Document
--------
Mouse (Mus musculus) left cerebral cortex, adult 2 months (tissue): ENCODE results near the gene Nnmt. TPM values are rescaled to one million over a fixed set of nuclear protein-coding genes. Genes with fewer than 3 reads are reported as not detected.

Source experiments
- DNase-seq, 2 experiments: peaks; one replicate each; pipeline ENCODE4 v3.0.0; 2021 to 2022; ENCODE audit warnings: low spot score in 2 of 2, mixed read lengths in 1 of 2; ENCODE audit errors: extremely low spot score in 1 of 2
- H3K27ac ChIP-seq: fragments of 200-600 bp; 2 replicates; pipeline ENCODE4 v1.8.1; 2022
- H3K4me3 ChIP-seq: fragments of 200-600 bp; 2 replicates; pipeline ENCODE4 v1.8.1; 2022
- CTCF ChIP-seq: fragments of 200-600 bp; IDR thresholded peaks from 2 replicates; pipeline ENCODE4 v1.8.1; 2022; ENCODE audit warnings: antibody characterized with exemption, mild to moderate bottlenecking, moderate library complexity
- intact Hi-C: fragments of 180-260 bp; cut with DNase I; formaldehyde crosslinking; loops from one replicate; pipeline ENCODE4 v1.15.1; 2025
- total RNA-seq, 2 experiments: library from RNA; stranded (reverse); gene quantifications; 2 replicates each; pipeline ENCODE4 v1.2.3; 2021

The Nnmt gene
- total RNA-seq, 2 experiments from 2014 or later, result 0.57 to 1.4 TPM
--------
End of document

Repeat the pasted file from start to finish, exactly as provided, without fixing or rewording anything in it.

Mouse (Mus musculus) left cerebral cortex, adult 2 months (tissue): ENCODE results near the gene Nnmt. TPM values are rescaled to one million over a fixed set of nuclear protein-coding genes. Genes with fewer than 3 reads are reported as not detected.

Source experiments
- DNase-seq, 2 experiments: peaks; one replicate each; pipeline ENCODE4 v3.0.0; 2021 to 2022; ENCODE audit warnings: low spot score in 2 of 2, mixed read lengths in 1 of 2; ENCODE audit errors: extremely low spot score in 1 of 2
- H3K27ac ChIP-seq: fragments of 200-600 bp; 2 replicates; pipeline ENCODE4 v1.8.1; 2022
- H3K4me3 ChIP-seq: fragments of 200-600 bp; 2 replicates; pipeline ENCODE4 v1.8.1; 2022
- CTCF ChIP-seq: fragments of 200-600 bp; IDR thresholded peaks from 2 replicates; pipeline ENCODE4 v1.8.1; 2022; ENCODE audit warnings: antibody characterized with exemption, mild to moderate bottlenecking, moderate library complexity
- intact Hi-C: fragments of 180-260 bp; cut with DNase I; formaldehyde crosslinking; loops from one replicate; pipeline ENCODE4 v1.15.1; 2025
- total RNA-seq, 2 experiments: library from RNA; stranded (reverse); gene quantifications; 2 replicates each; pipeline ENCODE4 v1.2.3; 2021

The Nnmt gene
- total RNA-seq, 2 experiments from 2014 or later, result 0.57 to 1.4 TPM